Street food has less bacteria than a lot of restaurant food
Sure, most street vendors cook food in unhygienic surroundings and flies hover around the food, and some of this food causes diseases (besides dirtying the surroundings) – but if these vendors obey the supreme court ban on cooking food on the streets and bring it packed from home what do you think will happen? You guessed it…the customers will get even more diseases! And I doubt whether the streets will be any cleaner. More plastic and non-biodegradable packing material will be used. There will be a lot more litter on the road than before. As for the food, no one will be sure of what they are getting – stale, fresh or contaminated food. A fly being ground into the pakoda mixture won’t be unusual…because cooking in broad daylight on the streets is clearly more advantageous than cooking in dark dingy dirty ill-ventilated rooms a few feet away from stinking open drains. That is where the vendors will cook the food if they are thrown out from the streets.
Well, even though the majority (hawkers unions, normal citizens and editors and columnists) are against the ban on road-side cooking, what is worrying is that the ban might just be enforced, at least in Delhi, a city which the government is bent on ‘beautifying.’ And so what if there is no piping hot, fresh and cheap food for the masses…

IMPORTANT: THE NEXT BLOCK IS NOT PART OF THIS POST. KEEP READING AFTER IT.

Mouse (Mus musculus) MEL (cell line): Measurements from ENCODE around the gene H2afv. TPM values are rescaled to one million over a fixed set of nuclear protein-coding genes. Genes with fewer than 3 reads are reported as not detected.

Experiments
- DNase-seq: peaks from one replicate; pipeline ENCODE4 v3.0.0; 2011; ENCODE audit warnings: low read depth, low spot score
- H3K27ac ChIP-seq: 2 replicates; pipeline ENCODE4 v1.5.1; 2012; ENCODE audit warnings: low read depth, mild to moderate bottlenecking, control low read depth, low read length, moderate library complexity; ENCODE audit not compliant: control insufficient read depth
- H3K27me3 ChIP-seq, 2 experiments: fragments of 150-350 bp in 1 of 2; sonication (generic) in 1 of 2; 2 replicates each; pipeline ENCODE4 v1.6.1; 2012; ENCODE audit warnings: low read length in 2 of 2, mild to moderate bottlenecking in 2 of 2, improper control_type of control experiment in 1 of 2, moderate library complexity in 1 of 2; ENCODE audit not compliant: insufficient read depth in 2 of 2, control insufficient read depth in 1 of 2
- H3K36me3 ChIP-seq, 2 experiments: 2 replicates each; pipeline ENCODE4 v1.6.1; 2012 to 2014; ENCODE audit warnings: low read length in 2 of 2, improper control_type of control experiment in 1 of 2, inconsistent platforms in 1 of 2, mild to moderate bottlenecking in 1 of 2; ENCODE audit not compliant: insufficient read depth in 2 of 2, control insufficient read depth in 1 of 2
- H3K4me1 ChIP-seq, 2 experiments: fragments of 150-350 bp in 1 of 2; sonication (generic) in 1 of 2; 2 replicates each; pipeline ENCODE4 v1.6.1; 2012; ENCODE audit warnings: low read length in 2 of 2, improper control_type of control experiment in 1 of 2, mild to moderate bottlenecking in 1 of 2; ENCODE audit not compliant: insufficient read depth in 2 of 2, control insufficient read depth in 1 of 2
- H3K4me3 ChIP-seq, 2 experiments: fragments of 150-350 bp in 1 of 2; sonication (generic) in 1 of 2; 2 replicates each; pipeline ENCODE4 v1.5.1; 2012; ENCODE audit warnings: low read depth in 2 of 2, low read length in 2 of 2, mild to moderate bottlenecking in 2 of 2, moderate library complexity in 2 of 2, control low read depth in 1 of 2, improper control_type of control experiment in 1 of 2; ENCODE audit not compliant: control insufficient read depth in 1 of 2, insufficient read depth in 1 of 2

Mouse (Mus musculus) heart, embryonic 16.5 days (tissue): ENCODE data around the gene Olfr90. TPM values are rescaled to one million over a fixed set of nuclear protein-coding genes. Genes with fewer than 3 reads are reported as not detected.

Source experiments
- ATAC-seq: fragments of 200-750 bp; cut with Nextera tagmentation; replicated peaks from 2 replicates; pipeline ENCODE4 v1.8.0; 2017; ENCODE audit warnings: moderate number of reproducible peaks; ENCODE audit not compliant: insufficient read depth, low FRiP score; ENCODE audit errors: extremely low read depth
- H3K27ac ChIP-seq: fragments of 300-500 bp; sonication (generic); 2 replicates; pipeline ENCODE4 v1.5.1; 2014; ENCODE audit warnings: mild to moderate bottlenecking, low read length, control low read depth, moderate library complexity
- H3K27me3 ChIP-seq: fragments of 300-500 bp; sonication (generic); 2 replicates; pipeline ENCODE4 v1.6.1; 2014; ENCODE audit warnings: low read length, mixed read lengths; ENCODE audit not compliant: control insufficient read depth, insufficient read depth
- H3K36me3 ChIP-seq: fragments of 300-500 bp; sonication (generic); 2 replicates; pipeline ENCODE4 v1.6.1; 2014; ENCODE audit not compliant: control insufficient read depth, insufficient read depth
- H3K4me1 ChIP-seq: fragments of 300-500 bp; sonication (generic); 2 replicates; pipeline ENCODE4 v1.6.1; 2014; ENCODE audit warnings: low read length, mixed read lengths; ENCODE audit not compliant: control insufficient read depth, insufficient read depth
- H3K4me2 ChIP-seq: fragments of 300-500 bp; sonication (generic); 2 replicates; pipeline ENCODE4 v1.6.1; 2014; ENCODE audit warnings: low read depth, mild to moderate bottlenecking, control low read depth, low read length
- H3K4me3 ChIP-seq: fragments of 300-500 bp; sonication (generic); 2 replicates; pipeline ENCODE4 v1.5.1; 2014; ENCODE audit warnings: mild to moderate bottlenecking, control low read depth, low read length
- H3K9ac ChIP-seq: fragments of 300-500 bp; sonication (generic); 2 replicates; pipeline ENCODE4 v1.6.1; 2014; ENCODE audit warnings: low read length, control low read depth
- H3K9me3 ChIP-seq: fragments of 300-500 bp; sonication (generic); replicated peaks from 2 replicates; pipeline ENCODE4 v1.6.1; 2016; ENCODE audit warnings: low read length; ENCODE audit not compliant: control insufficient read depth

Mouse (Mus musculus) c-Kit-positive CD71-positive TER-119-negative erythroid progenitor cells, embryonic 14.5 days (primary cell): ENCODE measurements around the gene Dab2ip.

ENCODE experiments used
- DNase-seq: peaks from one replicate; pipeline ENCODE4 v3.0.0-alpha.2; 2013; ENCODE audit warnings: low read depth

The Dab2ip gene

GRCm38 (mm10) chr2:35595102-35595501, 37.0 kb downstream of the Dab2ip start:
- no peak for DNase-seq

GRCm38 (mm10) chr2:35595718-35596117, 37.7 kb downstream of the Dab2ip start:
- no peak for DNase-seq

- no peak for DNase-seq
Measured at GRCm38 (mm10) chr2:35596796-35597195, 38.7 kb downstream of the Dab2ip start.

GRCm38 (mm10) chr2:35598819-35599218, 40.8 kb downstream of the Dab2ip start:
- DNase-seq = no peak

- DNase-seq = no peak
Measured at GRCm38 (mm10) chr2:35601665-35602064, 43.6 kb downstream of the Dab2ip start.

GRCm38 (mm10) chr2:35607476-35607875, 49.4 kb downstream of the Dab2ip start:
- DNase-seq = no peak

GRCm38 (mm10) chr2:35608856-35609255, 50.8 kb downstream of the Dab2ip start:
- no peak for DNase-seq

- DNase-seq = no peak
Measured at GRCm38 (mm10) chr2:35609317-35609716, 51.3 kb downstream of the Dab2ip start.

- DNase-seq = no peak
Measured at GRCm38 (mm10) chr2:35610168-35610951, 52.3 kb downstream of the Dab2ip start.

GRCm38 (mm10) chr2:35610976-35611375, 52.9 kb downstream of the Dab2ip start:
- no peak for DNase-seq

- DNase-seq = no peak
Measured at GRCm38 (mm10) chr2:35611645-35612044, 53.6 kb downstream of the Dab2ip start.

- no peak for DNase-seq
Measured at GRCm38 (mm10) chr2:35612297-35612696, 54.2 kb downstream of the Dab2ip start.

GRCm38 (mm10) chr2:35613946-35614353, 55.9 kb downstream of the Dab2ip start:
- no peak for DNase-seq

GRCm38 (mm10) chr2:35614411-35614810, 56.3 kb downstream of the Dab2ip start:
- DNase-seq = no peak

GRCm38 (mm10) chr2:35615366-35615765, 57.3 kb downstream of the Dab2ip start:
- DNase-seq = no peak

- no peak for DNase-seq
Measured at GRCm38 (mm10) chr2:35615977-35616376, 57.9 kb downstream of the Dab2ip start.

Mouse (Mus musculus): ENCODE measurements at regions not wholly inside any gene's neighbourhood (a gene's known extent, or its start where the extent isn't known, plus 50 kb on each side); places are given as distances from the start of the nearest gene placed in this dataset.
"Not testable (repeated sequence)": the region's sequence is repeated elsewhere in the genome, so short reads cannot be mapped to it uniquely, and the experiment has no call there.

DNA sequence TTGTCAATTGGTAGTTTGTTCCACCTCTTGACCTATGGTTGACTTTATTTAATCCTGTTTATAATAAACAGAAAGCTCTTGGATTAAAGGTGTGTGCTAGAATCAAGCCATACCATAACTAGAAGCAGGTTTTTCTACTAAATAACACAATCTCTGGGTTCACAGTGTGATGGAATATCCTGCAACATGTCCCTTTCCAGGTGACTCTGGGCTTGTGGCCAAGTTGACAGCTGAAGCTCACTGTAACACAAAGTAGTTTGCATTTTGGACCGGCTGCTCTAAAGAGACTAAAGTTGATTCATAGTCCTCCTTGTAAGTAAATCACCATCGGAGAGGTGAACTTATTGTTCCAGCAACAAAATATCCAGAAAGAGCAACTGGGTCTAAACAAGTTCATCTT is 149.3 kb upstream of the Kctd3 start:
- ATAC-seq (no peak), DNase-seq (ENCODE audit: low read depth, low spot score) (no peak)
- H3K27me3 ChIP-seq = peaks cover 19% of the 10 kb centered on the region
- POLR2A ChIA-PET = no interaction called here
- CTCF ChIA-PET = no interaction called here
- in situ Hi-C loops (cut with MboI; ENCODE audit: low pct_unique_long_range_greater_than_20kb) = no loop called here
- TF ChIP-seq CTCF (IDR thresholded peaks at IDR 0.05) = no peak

And to show just how far removed from reality officials are is this statement of Dr. S Kudalkar, the deputy municipal commissioner of Mumbai (quoted in a DNA report which unfortunately was not available online). He called for a “mass movement by citizens to abstain buying from hawkers’ (talking in context of cooking food on the streets). He feels this is the only way to enforce a ban which simply isn’t working.
Mass movement? He must be joking. If there is going to be any sort of mass movement, it will be in support of the street vendors! Our citizens may want to get rid of hawkers who crowd the pavements but when it comes to those who provide the food, no one wants them to disappear. The demand for cheap fresh food is so great that any sort of effective ban will result in an outbreak of disease. Not everyone can eat branded packaged food everyday and branded packaged food is the only alternative for those who too busy too cook or live away from home. There are a huge number of migrants in both Delhi and Mumbai, which is where street cooking has become very common.
Restaurant and hotel food is often more contaminated food than street food
As for those lucky few who can afford a restaurant or a hotel on a regular basis – well, they could fall sick too. Everyone knows that food in most smaller restaurants and hotels can be pretty much full of bacteria…in fact it is not unusual to to get stomach infections even from eating at so-called good restaurants. Read this:
Studies have shown that freshly cooked street food in India have far lower bacterial contamination than food prepared in most restaurants because street vendors cook in full view of the public. As restaurant kitchens are hidden from public view, hygiene levels in most Indian restaurants tend to be suspect.